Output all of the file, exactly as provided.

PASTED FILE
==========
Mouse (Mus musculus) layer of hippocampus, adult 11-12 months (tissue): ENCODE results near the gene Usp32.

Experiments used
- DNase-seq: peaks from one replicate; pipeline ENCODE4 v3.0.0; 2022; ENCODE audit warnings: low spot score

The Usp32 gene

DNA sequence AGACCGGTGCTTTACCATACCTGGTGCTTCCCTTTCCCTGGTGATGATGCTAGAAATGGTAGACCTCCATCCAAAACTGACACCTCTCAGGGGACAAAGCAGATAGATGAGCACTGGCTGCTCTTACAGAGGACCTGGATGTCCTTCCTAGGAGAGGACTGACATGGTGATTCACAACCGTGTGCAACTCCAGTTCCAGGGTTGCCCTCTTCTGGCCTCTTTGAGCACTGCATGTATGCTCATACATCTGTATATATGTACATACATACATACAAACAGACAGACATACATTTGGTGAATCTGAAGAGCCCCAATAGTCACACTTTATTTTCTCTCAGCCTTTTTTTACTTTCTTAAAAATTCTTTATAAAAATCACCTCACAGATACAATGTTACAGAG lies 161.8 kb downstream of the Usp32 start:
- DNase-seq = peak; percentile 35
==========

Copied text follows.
Mouse (Mus musculus) layer of hippocampus, adult 11-12 months (tissue): ENCODE results near the gene Usp32.

Experiments used
- DNase-seq: peaks from one replicate; pipeline ENCODE4 v3.0.0; 2022; ENCODE audit warnings: low spot score

The Usp32 gene

DNA sequence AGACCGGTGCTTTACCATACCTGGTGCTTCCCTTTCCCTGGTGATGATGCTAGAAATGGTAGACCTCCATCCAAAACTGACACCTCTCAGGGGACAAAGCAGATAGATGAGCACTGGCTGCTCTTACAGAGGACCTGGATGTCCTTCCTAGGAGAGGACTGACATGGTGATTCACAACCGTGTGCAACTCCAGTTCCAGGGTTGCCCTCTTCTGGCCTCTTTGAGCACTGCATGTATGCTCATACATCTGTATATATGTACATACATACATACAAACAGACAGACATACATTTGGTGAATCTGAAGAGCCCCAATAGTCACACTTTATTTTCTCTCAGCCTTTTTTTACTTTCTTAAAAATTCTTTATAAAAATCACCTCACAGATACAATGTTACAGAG lies 161.8 kb downstream of the Usp32 start:
- DNase-seq = peak; percentile 35